The simultaneous use of multiple drugs to treat a single ailment or condition is referred to as “polypharmacy.” It’s a problem that actually has roots in medical school, where the teaching consists of how to diagnose pathology and then how to prescribe the drug or drugs that are indicated for the condition diagnosed.
Medical students spend an inordinate amount of time learning about pharmacology. Future doctors have to memorize how a drug works, including the side effects are associated with each drug.
Of course, doctors should understand how drugs work, and know what the possible adverse effects are. I’m certain most doctors believe they know all the ins and outs of each drug they prescribe.
Where doctors perform poorly is when polypharmacy occurs. Trying to interpret how multiple drug therapies will work together or against each other is a virtually impossible task, because there are few — and in most cases zero — studies on the cumulative effects of taking drugs concurrently.
For example, take the case of a patient with a bladder infection. Doctors are generally up-to-date on antibiotic allergies, and will ask the patient if he or she has any drug allergies before prescribing an antibiotic.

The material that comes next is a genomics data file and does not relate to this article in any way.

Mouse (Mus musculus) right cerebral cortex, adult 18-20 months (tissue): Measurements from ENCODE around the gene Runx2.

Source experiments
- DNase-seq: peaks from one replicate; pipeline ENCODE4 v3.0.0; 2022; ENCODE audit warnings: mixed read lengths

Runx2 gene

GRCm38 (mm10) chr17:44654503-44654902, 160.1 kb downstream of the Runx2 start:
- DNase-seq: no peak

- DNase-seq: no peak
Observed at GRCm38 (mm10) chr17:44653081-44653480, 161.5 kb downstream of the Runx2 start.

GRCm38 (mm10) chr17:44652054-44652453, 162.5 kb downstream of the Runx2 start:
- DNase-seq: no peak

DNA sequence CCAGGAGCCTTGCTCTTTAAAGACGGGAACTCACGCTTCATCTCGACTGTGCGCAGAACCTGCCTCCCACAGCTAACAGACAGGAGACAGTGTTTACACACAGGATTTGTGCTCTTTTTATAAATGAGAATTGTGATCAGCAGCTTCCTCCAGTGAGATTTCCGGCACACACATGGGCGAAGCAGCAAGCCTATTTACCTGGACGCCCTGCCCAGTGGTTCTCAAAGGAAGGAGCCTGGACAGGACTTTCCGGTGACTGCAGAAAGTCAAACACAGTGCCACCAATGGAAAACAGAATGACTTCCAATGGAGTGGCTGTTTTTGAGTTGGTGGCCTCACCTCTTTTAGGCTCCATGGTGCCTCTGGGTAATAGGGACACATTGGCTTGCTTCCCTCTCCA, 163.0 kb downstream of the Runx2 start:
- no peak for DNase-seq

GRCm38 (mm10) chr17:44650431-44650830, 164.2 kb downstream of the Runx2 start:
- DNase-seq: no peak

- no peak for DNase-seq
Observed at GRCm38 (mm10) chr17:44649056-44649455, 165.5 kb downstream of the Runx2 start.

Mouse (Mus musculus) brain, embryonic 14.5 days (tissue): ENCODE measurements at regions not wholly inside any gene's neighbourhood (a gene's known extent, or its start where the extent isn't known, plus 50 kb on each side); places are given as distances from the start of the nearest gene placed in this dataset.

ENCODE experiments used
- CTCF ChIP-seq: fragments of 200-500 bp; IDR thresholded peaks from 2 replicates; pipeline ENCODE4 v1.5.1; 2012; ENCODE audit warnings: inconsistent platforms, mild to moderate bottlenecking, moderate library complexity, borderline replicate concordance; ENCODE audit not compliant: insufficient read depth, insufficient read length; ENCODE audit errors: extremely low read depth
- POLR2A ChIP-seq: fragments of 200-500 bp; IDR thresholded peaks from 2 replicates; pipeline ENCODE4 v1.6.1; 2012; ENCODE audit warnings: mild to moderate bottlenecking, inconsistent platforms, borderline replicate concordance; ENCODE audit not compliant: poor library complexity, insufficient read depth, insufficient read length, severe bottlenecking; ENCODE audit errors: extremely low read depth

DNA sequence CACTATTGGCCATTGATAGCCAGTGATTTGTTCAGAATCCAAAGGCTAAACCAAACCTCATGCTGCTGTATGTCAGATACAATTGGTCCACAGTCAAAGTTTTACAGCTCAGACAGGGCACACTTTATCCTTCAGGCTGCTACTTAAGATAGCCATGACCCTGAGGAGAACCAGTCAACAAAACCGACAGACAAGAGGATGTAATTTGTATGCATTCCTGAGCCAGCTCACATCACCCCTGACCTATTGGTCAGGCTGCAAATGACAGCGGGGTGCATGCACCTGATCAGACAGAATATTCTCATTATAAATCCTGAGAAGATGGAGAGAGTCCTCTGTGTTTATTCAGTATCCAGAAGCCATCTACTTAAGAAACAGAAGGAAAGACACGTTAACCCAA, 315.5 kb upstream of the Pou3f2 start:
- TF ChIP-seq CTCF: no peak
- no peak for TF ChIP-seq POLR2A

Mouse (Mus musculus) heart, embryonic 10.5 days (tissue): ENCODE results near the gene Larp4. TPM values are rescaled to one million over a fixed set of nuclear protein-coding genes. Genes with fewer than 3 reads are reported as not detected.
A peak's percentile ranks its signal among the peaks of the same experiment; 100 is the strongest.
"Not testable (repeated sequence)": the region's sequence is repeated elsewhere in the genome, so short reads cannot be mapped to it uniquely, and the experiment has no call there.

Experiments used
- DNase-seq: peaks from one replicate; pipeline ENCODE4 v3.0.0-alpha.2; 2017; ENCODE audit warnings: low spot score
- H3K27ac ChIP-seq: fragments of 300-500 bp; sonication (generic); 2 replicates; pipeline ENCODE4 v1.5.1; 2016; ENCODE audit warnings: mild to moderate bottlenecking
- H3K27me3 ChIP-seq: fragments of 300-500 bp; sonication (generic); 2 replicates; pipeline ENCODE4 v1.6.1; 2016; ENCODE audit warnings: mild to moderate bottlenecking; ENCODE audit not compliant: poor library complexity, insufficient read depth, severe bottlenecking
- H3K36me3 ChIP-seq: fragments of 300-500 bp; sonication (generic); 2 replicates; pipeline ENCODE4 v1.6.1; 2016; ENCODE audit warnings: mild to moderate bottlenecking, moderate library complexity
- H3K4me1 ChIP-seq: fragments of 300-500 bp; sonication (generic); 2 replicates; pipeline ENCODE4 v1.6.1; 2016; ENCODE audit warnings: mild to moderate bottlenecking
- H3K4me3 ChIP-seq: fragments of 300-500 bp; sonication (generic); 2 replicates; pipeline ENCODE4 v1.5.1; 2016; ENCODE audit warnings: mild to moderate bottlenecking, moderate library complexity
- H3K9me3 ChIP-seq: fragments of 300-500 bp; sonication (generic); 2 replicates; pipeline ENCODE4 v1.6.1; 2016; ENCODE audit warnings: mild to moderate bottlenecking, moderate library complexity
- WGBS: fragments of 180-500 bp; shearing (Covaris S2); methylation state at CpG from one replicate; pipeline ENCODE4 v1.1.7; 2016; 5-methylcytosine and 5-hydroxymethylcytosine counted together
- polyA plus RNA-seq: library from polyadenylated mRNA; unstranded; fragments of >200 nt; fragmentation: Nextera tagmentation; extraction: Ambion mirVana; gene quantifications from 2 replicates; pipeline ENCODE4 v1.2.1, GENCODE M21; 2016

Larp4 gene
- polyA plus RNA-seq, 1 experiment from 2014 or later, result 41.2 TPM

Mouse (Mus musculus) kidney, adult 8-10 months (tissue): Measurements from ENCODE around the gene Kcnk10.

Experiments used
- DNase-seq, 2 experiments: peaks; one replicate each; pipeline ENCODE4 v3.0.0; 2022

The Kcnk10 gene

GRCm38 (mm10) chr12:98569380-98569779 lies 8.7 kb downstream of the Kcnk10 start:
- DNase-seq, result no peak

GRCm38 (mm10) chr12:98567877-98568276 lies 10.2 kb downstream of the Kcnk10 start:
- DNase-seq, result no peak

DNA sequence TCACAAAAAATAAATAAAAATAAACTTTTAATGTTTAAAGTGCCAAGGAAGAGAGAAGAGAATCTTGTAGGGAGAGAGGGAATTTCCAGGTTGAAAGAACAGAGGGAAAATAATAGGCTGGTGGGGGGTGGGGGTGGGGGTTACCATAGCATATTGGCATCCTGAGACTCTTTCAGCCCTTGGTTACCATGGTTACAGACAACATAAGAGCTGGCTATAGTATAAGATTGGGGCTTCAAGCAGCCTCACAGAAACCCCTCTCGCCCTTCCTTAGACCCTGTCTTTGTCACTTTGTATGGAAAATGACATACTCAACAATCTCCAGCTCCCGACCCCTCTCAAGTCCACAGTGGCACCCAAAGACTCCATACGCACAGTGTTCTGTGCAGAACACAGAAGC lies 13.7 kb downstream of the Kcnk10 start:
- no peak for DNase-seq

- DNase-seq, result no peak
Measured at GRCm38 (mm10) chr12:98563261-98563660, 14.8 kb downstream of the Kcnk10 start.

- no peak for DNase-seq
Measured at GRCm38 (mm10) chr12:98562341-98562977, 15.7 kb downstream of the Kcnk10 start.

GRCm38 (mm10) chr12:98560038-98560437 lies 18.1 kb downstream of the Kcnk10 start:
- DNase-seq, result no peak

But if a doctor prescribes ciprofloxacin to treat the infection, he or she should be aware that Cipro can be associated with dozens of side effects, including interactions with other drugs and other serious reactions that can cause a fatal heart arrythmia.
Unfortunately, because the volume of available medications has grown so large, physicians can’t possibly know offhand all the potential interactions between medications.
Fortunately, there is hope. Today, the Internet provides a quick source of information that anyone — doctor or patient — can tap into to find out how different drugs interact.
Not only do I utilize this tool, I suggest my patients do the same.
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